The Q&A Archives: Sunny Florida Garden

Question: I have a garden in my back yard that gets the full afternoon sun and has a dry and somewhat sandy soil. It sits up against the house and I have not been able to grow any flowers in it. The only plant that seems to be fine is aloe. Can you recommend any flowers that might tolerate the location and soil and yet are pleasant to look at and easy to maintain? They also have to survive the Florida heat.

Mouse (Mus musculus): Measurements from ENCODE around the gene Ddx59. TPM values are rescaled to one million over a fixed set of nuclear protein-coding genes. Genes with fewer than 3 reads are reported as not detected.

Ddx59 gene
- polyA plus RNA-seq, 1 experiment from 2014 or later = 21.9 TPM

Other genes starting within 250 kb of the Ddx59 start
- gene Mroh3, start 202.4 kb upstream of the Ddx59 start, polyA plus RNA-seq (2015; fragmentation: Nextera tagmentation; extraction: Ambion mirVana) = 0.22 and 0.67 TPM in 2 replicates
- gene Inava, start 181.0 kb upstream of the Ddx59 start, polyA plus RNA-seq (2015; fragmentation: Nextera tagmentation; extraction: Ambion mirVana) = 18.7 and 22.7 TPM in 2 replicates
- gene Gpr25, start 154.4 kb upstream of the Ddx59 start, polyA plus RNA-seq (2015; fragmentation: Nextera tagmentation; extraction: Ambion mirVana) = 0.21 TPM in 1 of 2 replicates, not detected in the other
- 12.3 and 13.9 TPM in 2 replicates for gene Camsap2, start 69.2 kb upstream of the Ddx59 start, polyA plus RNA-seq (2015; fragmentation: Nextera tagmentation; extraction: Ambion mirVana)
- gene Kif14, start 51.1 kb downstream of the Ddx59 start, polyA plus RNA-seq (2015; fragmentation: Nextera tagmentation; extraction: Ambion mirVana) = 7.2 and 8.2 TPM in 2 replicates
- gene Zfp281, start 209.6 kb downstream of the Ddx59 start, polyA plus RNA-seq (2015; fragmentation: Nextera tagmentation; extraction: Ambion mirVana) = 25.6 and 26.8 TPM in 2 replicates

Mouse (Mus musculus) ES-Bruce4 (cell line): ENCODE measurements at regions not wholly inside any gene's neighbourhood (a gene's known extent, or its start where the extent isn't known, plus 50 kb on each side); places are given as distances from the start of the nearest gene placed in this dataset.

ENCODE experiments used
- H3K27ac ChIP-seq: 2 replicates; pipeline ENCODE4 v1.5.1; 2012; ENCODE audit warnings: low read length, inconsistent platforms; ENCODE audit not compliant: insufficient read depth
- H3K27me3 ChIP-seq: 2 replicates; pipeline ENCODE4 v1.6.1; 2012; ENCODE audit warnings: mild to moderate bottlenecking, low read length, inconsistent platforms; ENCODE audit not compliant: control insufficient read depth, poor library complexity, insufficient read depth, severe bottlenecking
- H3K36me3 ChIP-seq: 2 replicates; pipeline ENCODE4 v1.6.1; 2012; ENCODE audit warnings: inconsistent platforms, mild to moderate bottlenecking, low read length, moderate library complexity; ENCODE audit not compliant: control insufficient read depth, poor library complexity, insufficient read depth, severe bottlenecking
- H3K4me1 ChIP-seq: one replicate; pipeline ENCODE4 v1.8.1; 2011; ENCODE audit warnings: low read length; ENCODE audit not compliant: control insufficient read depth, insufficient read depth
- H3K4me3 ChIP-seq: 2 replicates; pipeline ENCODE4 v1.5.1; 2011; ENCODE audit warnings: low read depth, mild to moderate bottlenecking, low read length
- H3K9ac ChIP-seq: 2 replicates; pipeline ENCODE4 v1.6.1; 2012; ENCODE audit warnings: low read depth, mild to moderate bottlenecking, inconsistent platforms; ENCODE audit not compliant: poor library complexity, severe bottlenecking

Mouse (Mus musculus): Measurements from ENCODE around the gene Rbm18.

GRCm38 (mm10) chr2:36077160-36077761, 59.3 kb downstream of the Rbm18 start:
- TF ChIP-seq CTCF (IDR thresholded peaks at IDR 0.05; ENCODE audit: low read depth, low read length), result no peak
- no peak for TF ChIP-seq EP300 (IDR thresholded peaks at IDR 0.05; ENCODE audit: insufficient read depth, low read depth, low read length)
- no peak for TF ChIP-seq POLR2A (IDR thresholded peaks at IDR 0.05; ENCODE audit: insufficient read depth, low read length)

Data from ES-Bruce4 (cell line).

Answer: The first thing to do is to take a sample of your soil to the Extension Office at the corner of McDuff and Commenwealth. The address is 1010 N McDuff, telephone #387-8850. They will check the pH of your soil and advise you as to what amendments your soil needs. To collect the sample, go to several places in your plot, and with<br>a trowel scoop up about 5 inches of soil and place it in a bucket. After you have collected all of your samples, mix the soil well. Take about a pint of the mixed soil to theExtension Office. I use a clean plastic bag for the soil sample.<br><br>Work 3 or 4 inches of organic matter into your soil with the amendments recommended by the Extension Office. The organic matter can consist of well-rotted animal manure, compost, leaves, etc.<br><br>Here are some annuals that might do well for you:<br>Baby's Beath<br>Begonia (nonstop)<br>Coleus<br>Crossandra<br>Dahlia<br>Exacum<br>Impatiens (plant in most shaded area)<br>Streptocarpus<br><br>Some perennials:<br>African Iris (Dietes spp)<br>Daylilly (Hemerocallis spp.)<br>False Dragon Head (Physostegia viriginiana)<br>Firespike (Odontonema strictum)<br><br>I hope this information will help you have a nice garden. If there are annuals or perennials that you especially like, try them. Many plants can adapt to different situations. The most important thing is to get your soil right. Keep adding organic matter to your soil. If you have plenty of leaves work them into the soil in the fall and by spring they will have rotted. With the constant adding of organic matter, you will see your soil get better and better.<br><br>I live in Jacksonville and I am particularly interested in a fellow Jaxon having a good garden. With the hot afternoon sun you should pay attention to the ground moisture and give your plants plenty of water, but not too wet.<br><br><br><br>

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